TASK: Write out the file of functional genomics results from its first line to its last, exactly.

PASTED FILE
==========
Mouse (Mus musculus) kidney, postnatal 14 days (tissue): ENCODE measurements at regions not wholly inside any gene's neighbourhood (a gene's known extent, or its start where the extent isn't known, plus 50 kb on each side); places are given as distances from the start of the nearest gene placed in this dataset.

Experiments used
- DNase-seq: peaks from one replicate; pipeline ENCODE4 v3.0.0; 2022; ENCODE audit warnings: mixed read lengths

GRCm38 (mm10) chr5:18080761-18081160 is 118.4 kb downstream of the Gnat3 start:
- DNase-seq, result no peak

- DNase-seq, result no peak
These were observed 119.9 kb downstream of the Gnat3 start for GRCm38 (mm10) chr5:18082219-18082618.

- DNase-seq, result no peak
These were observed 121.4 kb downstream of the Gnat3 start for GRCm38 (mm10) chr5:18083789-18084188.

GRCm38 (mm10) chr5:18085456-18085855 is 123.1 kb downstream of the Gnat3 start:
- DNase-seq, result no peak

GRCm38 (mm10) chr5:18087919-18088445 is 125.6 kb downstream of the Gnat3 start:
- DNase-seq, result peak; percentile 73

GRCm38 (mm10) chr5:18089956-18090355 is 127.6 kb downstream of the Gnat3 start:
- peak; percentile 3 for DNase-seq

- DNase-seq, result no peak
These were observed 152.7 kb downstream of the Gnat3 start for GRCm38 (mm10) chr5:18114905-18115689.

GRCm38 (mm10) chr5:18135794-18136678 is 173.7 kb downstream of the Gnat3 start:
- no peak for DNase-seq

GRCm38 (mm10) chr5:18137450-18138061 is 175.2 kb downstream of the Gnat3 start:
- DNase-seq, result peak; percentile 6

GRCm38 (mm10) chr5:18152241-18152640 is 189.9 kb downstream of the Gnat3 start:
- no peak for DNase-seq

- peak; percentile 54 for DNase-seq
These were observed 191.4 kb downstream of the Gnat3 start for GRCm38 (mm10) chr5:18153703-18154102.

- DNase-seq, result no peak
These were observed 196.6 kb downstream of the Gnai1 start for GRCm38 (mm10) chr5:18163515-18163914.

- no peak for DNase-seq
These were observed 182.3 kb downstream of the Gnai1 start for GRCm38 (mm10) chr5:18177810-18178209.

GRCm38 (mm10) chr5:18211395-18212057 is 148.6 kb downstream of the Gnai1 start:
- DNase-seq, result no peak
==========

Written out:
Mouse (Mus musculus) kidney, postnatal 14 days (tissue): ENCODE measurements at regions not wholly inside any gene's neighbourhood (a gene's known extent, or its start where the extent isn't known, plus 50 kb on each side); places are given as distances from the start of the nearest gene placed in this dataset.

Experiments used
- DNase-seq: peaks from one replicate; pipeline ENCODE4 v3.0.0; 2022; ENCODE audit warnings: mixed read lengths

GRCm38 (mm10) chr5:18080761-18081160 is 118.4 kb downstream of the Gnat3 start:
- DNase-seq, result no peak

- DNase-seq, result no peak
These were observed 119.9 kb downstream of the Gnat3 start for GRCm38 (mm10) chr5:18082219-18082618.

- DNase-seq, result no peak
These were observed 121.4 kb downstream of the Gnat3 start for GRCm38 (mm10) chr5:18083789-18084188.

GRCm38 (mm10) chr5:18085456-18085855 is 123.1 kb downstream of the Gnat3 start:
- DNase-seq, result no peak

GRCm38 (mm10) chr5:18087919-18088445 is 125.6 kb downstream of the Gnat3 start:
- DNase-seq, result peak; percentile 73

GRCm38 (mm10) chr5:18089956-18090355 is 127.6 kb downstream of the Gnat3 start:
- peak; percentile 3 for DNase-seq

- DNase-seq, result no peak
These were observed 152.7 kb downstream of the Gnat3 start for GRCm38 (mm10) chr5:18114905-18115689.

GRCm38 (mm10) chr5:18135794-18136678 is 173.7 kb downstream of the Gnat3 start:
- no peak for DNase-seq

GRCm38 (mm10) chr5:18137450-18138061 is 175.2 kb downstream of the Gnat3 start:
- DNase-seq, result peak; percentile 6

GRCm38 (mm10) chr5:18152241-18152640 is 189.9 kb downstream of the Gnat3 start:
- no peak for DNase-seq

- peak; percentile 54 for DNase-seq
These were observed 191.4 kb downstream of the Gnat3 start for GRCm38 (mm10) chr5:18153703-18154102.

- DNase-seq, result no peak
These were observed 196.6 kb downstream of the Gnai1 start for GRCm38 (mm10) chr5:18163515-18163914.

- no peak for DNase-seq
These were observed 182.3 kb downstream of the Gnai1 start for GRCm38 (mm10) chr5:18177810-18178209.

GRCm38 (mm10) chr5:18211395-18212057 is 148.6 kb downstream of the Gnai1 start:
- DNase-seq, result no peak